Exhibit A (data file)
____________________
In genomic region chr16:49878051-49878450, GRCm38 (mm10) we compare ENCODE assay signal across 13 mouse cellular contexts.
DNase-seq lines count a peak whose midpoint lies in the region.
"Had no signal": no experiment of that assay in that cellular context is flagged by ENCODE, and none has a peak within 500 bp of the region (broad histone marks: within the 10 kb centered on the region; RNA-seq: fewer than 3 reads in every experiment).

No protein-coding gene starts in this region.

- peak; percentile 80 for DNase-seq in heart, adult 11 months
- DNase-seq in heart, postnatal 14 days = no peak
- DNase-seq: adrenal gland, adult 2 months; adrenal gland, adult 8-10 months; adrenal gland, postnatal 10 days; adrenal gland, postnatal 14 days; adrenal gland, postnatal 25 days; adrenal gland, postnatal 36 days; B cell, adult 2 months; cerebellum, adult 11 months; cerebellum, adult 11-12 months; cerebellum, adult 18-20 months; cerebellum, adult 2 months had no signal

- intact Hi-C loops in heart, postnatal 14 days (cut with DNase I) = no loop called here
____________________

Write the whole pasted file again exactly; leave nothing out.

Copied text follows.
In genomic region chr16:49878051-49878450, GRCm38 (mm10) we compare ENCODE assay signal across 13 mouse cellular contexts.
DNase-seq lines count a peak whose midpoint lies in the region.
"Had no signal": no experiment of that assay in that cellular context is flagged by ENCODE, and none has a peak within 500 bp of the region (broad histone marks: within the 10 kb centered on the region; RNA-seq: fewer than 3 reads in every experiment).

No protein-coding gene starts in this region.

- peak; percentile 80 for DNase-seq in heart, adult 11 months
- DNase-seq in heart, postnatal 14 days = no peak
- DNase-seq: adrenal gland, adult 2 months; adrenal gland, adult 8-10 months; adrenal gland, postnatal 10 days; adrenal gland, postnatal 14 days; adrenal gland, postnatal 25 days; adrenal gland, postnatal 36 days; B cell, adult 2 months; cerebellum, adult 11 months; cerebellum, adult 11-12 months; cerebellum, adult 18-20 months; cerebellum, adult 2 months had no signal

- intact Hi-C loops in heart, postnatal 14 days (cut with DNase I) = no loop called here